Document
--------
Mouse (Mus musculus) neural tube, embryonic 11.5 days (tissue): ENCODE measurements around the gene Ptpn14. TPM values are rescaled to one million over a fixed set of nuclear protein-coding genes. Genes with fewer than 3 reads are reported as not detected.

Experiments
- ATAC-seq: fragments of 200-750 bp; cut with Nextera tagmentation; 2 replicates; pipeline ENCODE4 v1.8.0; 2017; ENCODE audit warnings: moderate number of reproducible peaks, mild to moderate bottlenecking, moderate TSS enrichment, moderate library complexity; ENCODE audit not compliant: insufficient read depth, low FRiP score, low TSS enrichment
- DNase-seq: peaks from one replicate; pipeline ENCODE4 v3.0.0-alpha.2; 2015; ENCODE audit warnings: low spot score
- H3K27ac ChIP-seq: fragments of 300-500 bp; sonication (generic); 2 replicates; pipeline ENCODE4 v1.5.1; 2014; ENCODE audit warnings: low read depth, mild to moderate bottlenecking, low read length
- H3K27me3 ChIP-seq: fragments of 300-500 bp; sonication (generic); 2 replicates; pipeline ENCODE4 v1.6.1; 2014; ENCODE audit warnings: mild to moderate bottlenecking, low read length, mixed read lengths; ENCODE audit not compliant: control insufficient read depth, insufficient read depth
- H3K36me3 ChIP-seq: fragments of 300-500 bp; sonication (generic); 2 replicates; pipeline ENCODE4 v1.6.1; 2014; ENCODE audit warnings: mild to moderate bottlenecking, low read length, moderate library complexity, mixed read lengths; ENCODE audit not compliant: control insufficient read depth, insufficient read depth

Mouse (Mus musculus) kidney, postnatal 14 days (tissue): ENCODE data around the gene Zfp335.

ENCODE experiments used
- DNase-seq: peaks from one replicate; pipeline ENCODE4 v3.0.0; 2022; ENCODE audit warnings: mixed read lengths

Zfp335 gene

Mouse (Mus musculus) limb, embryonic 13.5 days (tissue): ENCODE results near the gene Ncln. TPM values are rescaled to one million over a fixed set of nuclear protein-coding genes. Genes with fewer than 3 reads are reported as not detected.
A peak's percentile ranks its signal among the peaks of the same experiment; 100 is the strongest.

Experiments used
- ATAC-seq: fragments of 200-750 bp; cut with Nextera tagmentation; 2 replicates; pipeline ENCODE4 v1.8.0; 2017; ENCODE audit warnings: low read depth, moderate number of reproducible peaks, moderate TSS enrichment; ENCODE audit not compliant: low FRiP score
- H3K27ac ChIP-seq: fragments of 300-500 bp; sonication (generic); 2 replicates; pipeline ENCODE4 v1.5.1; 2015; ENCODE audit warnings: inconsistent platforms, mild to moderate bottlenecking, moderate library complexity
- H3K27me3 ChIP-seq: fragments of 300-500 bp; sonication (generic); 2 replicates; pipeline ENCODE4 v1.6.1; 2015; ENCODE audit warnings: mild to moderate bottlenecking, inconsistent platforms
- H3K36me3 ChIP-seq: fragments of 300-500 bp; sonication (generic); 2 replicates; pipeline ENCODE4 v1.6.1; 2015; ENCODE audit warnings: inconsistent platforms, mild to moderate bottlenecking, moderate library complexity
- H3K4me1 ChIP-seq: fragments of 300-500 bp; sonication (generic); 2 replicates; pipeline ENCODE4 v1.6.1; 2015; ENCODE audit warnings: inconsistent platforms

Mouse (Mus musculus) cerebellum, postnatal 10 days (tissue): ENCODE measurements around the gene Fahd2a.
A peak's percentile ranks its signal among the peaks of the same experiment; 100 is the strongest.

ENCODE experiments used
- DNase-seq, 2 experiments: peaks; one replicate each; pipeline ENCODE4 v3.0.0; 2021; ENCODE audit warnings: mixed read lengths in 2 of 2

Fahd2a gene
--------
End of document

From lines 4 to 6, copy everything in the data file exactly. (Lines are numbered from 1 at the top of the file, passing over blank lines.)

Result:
- DNase-seq: peaks from one replicate; pipeline ENCODE4 v3.0.0-alpha.2; 2015; ENCODE audit warnings: low spot score
- H3K27ac ChIP-seq: fragments of 300-500 bp; sonication (generic); 2 replicates; pipeline ENCODE4 v1.5.1; 2014; ENCODE audit warnings: low read depth, mild to moderate bottlenecking, low read length
- H3K27me3 ChIP-seq: fragments of 300-500 bp; sonication (generic); 2 replicates; pipeline ENCODE4 v1.6.1; 2014; ENCODE audit warnings: mild to moderate bottlenecking, low read length, mixed read lengths; ENCODE audit not compliant: control insufficient read depth, insufficient read depth